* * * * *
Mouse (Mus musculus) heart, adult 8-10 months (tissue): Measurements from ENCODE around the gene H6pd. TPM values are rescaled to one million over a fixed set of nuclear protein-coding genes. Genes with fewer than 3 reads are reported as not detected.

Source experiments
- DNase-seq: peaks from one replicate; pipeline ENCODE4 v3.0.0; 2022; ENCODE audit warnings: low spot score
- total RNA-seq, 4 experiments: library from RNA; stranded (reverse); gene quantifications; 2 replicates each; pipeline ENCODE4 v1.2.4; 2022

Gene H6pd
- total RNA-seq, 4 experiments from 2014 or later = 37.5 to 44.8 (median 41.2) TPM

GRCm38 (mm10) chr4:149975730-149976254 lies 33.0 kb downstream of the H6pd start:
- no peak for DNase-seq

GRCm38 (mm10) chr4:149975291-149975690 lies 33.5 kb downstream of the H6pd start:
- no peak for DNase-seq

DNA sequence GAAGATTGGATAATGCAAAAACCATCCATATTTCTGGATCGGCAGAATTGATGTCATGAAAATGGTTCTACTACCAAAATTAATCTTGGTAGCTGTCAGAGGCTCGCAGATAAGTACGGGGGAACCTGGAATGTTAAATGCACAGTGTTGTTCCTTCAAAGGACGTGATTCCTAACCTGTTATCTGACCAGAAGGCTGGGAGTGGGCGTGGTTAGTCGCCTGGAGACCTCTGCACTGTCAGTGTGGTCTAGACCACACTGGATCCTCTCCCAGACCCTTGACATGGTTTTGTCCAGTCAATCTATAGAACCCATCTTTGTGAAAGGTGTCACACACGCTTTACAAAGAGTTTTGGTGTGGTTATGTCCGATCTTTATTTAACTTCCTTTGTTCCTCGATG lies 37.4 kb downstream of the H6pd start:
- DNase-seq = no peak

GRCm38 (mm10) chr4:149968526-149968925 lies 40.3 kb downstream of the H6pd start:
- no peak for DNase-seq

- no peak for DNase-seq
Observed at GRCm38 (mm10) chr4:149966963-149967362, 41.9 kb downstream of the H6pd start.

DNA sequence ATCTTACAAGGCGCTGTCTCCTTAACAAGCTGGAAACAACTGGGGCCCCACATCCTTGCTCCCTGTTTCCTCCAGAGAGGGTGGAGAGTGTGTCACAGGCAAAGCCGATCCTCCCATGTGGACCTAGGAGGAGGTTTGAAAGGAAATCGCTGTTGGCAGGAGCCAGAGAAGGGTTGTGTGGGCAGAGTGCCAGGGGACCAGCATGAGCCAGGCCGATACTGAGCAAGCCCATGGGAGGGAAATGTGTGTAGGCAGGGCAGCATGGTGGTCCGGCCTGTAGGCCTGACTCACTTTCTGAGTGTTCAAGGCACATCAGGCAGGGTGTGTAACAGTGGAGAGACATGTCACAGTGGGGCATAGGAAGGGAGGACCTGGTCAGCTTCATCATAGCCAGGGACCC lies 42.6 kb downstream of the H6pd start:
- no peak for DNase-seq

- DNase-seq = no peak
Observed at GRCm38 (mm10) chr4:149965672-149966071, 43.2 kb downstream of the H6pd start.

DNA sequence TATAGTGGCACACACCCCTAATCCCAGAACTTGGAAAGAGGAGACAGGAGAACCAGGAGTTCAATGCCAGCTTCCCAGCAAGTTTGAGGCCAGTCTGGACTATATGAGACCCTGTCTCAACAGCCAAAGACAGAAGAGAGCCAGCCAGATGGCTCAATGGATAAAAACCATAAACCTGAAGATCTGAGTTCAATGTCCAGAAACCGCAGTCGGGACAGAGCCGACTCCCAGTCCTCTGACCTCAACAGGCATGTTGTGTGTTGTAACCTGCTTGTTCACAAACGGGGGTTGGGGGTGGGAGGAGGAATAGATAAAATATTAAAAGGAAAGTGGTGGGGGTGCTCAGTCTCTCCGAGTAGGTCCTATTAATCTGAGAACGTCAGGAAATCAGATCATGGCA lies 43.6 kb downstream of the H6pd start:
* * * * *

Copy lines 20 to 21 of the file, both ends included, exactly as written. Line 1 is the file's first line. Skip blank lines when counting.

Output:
Observed at GRCm38 (mm10) chr4:149965672-149966071, 43.2 kb downstream of the H6pd start.

DNA sequence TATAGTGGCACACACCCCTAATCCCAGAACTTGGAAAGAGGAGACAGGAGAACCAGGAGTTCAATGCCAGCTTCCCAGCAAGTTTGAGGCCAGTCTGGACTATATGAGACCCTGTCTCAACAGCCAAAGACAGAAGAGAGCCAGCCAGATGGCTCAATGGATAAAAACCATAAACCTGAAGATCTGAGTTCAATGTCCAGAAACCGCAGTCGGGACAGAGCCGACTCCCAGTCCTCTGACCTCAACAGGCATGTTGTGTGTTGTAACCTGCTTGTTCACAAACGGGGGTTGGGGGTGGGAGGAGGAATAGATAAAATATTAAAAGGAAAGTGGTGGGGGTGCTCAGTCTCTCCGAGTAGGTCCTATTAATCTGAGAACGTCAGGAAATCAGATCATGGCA lies 43.6 kb downstream of the H6pd start: